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heat sinks cut from extruded aluminum profiles (partly black anodized )

The extrusion is a forming method for the manufacture of bars, wires , tubes , and irregular-shaped prismatic profiles . In plastics processing, the corresponding process is known as extrusion . According to DIN 8582, extrusion is counted as pressure forming, together with extrusion in the subgroup of pressing through , and is described in more detail in DIN 8583. During extrusion, a compact (block) heated to forming temperature is pressed through a die with a punch . The block is enclosed by a recipient - a very thick-walled tube. The external shape of the extruded strand is determined by the die. Cavities can be created by differently shaped mandrels. Extruded profiles can reach a length of up to 60 m; longer lengths are possible, but generally not economical. Extrusion is used to produce endless material that is cut to the desired length. In the related extrusion, however, individual pieces are produced.

In principle, all metals are suitable for extrusion, but it is mainly used for aluminum and aluminum alloys (e.g. heat sink profiles and construction profiles ), copper and copper alloys. (Seamless) tubes are made from stainless steel . Smaller quantities of magnesium and titanium alloys or solders are also extruded.

Advantages of extrusion are, in particular, the possibility of producing profiles in complicated shapes and from materials that are difficult to form, the high degree of deformation that can be achieved in one process step, and the low tool costs, which make extrusion particularly interesting for the production of relatively small batches.

Process variants

Aluminum billets for extrusion

A distinction must be made between direct, indirect and hydrostatic extrusion as process variants.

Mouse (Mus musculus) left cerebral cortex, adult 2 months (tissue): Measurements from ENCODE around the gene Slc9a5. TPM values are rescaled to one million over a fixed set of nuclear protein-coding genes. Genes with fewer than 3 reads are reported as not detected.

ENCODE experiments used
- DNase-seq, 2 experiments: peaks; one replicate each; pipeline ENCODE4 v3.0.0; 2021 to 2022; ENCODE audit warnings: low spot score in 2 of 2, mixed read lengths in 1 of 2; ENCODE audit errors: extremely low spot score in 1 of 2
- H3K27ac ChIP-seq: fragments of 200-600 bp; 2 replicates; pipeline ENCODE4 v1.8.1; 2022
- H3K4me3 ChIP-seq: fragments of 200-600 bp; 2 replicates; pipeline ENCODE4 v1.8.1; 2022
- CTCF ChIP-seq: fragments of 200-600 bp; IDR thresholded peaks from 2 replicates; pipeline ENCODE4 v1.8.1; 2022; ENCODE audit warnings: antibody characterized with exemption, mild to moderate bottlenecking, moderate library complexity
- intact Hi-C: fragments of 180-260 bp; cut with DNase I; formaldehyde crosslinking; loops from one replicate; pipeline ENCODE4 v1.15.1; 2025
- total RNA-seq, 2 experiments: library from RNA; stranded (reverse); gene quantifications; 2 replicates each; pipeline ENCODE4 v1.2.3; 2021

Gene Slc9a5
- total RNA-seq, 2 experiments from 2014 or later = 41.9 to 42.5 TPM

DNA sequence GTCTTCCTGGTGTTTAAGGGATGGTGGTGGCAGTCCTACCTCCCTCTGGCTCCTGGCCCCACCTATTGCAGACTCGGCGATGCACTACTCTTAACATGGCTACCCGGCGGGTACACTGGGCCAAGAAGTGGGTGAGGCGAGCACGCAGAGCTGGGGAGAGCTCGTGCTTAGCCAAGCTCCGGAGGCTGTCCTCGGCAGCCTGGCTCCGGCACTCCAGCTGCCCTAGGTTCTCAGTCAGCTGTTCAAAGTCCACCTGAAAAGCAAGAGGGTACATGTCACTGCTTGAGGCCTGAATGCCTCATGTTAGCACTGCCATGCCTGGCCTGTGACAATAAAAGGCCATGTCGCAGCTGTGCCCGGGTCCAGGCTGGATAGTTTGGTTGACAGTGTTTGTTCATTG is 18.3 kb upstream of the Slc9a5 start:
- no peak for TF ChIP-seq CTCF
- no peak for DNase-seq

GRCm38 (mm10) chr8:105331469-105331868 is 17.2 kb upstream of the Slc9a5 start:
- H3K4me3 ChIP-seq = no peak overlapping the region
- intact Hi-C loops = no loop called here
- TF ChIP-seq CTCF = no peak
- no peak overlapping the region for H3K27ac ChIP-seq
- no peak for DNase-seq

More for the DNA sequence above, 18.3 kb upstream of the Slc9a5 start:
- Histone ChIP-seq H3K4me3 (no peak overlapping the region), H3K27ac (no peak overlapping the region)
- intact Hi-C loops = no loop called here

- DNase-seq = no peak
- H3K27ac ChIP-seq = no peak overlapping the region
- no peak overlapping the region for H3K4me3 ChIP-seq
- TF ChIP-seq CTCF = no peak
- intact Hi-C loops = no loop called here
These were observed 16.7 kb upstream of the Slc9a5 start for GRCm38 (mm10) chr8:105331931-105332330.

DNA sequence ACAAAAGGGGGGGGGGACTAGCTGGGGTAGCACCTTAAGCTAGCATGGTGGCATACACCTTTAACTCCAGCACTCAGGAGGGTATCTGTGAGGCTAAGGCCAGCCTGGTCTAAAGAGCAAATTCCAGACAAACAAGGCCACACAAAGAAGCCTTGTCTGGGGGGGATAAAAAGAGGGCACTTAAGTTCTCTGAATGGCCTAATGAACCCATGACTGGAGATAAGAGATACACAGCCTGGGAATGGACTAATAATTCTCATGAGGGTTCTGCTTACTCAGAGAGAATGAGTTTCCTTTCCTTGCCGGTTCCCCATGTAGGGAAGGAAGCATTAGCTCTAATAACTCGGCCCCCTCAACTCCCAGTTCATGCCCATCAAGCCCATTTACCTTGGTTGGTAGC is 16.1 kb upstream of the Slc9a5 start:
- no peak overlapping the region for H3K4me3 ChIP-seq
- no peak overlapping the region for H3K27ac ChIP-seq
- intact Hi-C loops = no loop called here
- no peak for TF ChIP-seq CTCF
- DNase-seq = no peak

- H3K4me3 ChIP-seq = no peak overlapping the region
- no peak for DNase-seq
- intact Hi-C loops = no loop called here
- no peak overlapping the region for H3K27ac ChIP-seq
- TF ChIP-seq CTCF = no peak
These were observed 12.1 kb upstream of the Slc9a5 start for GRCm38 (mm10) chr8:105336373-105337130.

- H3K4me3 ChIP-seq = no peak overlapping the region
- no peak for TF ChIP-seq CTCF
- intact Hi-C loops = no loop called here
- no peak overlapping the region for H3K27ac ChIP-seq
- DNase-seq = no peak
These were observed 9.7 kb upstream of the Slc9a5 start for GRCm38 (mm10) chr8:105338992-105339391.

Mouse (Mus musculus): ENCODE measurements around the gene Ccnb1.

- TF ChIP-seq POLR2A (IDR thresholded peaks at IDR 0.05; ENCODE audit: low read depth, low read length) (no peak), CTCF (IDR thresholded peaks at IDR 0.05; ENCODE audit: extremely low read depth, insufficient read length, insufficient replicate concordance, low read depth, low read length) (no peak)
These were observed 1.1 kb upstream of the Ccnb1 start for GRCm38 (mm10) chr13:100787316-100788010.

In direct extrusion, the punch pushes the block along the inside surface of the recipient in the direction of the die. In order to generate this relative movement between the block and the recipient, high frictional forces must be overcome; However, the friction can also be used to hold back impurities from the block surface layer so that they do not get into the product. The directions of movement of the punch and the exiting strand are the same, hence the term forward extrusion.

In indirect extrusion , the recipient is closed on one side, and the die, which is located on the head of a hollow punch, is pressed onto the block from the other side. The strand passes through the punch hole. Their diameter thus limits the profile outline. This process is implemented in practice by pressing the recipient, closed on one side, together with the block over the fixed hollow punch with die. The term "backward extrusion", which is also used, can therefore be misleading. The advantage of the indirect pressing process, however, is that there is no friction between the transducer wall and the block, which means that lower pressing forces are required. Furthermore, qualitatively better products can be manufactured, since the absence of frictional forces leads to a more homogeneous structure.

With hydrostatic extrusion , the pressing force is not applied directly to the block by the punch, but rather via an active medium (water or oil). In this process, the so-called hydrostatic tension component - the compressive tension acting on the workpiece from all sides - is even higher and wire can even be pressed from a coil.

A recent special form uses frictional heat to make the starting material malleable, also known as the CONFORM process. A continuously fed wire with a diameter of usually 8 to 20 mm is heated by a friction wheel to over 500 ° C and the then doughy material is pressed through a die arranged immediately after the friction wheel. This continuous process is mainly used for small and medium-sized profiles made of aluminum and copper. The production process, which is possible continuously over a long period of time, and the fact that only a single, relatively small and simply built machine is required for this, enables a cost reduction of 30 to 50% compared to conventional extrusion processes.


  • Hinkfoth, Rolf: massive forming. Selected technological basics of the forming processes in metallurgy (rolling, drawing, extrusion, upsetting and stretching) treated with the help of the elementary plasticity theory in a global view for project planning, construction and technology. = Bulk forming process. Wissenschaftsverlag Mainz, Aachen 2003, ISBN 3-86130-184-9 .
  • Martin Bauser, Günther Sauer, Klaus Siegert: Extrusion. 2nd Edition. Aluminum-Verlag, Düsseldorf 2001, ISBN 3-87017-249-5 .

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